• 8. Rocha G.A., Queiroz D.M., Mendes E.N., et al. Indirect immunofluorescence determination of the frequency of anti-H. pylori antibodies in Brazilian blood donors. Braz J Med Biol Res 1992;25(7):683-9.
• 9. Holcombe C., Omotara B.A., Eldridge J., Jones D.M. H. pylori, the most common bacterial infection in Africa: a random serological study. Am J Gastroenterol 1992;87(1):28-30.
• 10. Graham D.Y., Malaty H.M., Dolores G., et al. Epidemiology of Helicobacter pylori in an Asymptomatic Population in the United States. Effect of Age, Race and Socioeconomic Status. Gastroenterol 1991;100:1495-501.
• 11. Lyra A.C., Santana G., Santana N., et al. Seroprevalence and risk factors associated with Helicobacter pylori infection in blood donors in Salvador, Northeast-Brazil. Braz J Infect Dis 2003;7(5):339-45
• 12. Rocha G.A., Oliveira A.M., Queiroz D.M., et al. Serodiagnosis of Helicobacter pylori infection by Cobas Core ELISA in adults from Minas Gerais, Brazil. Braz J Med Biol Res 1998;31(10):1263-1268.
• 13. Robert W.F., Clemens J. Helicobacter in the developing world. Microbes Infect 2003 Jul;5(8):705-13.
• 14. Parsonnet J. What is the Helicobacter pylori global reinfection rate? Can J Gastroenterol 2003;17SupplB:46B-48B.
• 15. Sathar M.A., Gouws E., Simjeea E., Mayat A.M. Seroepidemiological study of H. pylori infection in South African. Trans R Soc Trop Med Hyg 1997;91:393-395.
• 16. Ogihara A., Kikuchi S., Hasegawa A., et al. Relationship between Helicobacter pylori infection and smoking and drinking habits. J Gastroenterol Hepatol 2000;15:271-6.
• 17. Woodward M., Morrison C., McColl K. An investigation into factors associated with Helicobacter pylori infection. J Clin Epidemiol 2000;53:175-81.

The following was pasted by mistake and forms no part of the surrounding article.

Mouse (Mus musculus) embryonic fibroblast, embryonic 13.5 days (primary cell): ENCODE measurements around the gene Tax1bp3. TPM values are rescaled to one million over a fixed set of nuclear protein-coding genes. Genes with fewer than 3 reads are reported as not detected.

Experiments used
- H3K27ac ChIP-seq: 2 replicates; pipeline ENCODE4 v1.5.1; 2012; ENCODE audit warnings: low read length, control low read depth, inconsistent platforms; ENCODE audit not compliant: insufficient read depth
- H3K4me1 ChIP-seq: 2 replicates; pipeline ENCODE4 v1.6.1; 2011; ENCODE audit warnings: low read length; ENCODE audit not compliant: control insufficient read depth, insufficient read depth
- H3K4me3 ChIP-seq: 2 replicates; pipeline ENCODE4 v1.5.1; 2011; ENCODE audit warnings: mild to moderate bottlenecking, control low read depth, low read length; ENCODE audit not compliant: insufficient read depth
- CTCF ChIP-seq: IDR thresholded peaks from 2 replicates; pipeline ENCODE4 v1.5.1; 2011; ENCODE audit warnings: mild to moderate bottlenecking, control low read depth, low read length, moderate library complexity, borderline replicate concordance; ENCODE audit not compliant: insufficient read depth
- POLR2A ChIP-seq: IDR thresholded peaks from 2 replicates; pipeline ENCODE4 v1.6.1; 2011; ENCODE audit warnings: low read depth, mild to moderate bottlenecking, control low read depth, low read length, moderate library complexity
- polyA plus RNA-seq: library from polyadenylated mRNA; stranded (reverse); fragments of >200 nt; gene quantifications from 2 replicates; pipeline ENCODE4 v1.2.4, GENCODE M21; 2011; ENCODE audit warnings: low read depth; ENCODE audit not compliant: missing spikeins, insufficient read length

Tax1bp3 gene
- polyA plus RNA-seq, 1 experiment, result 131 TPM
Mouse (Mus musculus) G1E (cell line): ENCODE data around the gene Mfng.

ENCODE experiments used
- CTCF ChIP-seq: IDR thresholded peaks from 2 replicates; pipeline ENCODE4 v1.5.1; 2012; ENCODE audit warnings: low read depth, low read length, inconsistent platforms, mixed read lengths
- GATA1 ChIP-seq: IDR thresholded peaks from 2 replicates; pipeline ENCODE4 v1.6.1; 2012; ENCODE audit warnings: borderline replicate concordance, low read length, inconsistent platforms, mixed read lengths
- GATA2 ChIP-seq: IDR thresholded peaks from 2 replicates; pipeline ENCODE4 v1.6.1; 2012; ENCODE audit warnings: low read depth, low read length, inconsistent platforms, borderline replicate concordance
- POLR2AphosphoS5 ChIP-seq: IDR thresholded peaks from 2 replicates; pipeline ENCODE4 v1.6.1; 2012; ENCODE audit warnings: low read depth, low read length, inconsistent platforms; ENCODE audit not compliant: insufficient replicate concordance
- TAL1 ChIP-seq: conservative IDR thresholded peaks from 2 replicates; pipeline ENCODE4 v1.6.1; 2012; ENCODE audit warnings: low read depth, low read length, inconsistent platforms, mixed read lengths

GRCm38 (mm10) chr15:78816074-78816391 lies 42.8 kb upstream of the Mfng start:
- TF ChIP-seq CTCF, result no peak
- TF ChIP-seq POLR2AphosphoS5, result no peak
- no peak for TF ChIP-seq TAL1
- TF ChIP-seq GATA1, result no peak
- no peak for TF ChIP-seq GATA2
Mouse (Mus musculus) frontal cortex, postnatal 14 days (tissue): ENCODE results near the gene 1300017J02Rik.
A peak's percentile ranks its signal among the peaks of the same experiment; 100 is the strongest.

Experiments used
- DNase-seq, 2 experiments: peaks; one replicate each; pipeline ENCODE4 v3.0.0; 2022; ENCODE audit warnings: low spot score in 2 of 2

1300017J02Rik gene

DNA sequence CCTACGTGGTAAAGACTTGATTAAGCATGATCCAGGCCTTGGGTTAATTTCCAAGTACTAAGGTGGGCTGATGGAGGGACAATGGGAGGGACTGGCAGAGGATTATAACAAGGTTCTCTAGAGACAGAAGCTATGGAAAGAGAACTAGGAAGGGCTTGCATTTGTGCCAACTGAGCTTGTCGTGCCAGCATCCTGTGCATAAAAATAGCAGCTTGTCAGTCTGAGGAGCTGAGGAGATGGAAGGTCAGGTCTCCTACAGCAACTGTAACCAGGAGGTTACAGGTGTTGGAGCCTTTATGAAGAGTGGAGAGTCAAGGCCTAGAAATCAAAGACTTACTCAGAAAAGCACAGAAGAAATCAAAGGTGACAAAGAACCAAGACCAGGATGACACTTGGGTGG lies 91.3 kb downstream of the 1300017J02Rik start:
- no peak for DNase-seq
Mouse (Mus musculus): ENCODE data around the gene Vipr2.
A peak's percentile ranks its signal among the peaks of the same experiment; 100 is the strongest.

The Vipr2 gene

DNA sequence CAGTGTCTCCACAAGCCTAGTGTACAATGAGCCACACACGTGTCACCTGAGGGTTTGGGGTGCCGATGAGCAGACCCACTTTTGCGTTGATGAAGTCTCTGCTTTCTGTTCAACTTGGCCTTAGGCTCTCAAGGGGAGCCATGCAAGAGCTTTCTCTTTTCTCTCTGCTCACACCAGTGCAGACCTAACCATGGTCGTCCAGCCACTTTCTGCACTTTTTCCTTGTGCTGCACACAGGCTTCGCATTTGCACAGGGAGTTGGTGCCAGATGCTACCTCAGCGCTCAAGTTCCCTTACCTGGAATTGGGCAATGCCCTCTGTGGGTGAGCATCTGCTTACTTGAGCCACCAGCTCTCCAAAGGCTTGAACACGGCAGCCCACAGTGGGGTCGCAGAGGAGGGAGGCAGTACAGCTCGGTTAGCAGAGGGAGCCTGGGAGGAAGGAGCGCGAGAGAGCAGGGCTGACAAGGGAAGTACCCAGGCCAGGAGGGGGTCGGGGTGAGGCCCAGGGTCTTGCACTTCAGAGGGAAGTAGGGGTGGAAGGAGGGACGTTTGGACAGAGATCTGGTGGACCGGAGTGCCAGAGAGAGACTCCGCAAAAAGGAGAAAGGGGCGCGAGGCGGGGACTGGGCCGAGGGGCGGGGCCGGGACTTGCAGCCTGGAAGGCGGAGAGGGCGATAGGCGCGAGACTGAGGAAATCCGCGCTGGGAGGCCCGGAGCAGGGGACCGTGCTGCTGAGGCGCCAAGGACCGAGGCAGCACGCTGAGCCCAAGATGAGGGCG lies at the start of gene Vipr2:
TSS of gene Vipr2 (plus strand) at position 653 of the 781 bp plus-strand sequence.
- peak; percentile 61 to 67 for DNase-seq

• 18. Bode G., Brenner H., Adler G., Rothenbacher D. Dyspeptic symptoms in middle-aged to old adults: the role of Helicobacter pylori infection, and various demographic and lifestyle factors. J Intern Med 2002;252(1):41-7.
• 19. Hopkins R.J., Vial P.A., Ferreccio C., et al. Seroprevalence of Helicobacter pylori in Chile: vegetables may serve as one route of transmission. J Infect Dis 1993;168:222-6.
• 20. Brown LM, Thomas TL, Ma JL, et al. Helicobacter pylori infection in rural China: demographic, lifestyle and environmental factors. Int J Epidemiol 2002;31:638-45.
• 21. Rothenbacher D., Bode G., Adler G., Brenner H. Use of commonly prescribed antibiotics is not associated with prevalence of Helicobacter pylori infection in adults. Scand J Gastroenterol 1997;32(11):1096-9.
• 22. Moayyedi P., Anthony TR., Feltbower R., et al. Relation of adult lifestyle and socioeconomic factors to the prevalence of Helicobacter pylori infection Int. J. Epidemiol 2002;31:624 -31.
• 23. Rodrigues M.N.T., Queiroz D.M., Bezerra Filho J.G., et al. Prevalence of Helicobacter pylori infection in children from an urban community in north-east Brazil and risk factors for infection. Eur J Gastroenterol Hepatol 2004;16(2):201-5.
• 24. McCallion W.A., Murray L.J., Bailie A.G., et al. Helicobacter pylori infection in children: relation with current household living conditions. Gut 1997;39:18-21.
Dr. Lucia L.B.C. Braga
Clinical Research Unity-University of Ceara, Brazil
Av. José Bastos 3390, sala 90, 60436-170
Porangabussu, Fortaleza Ce, Brazil
Fax 55 85 281-5212 Phone:55 85 223-6982
E-mail:

# Publication Dates

• Publication in this collection
06 Jan 2006
• Date of issue
Oct 2005

• Accepted
04 Sept 2005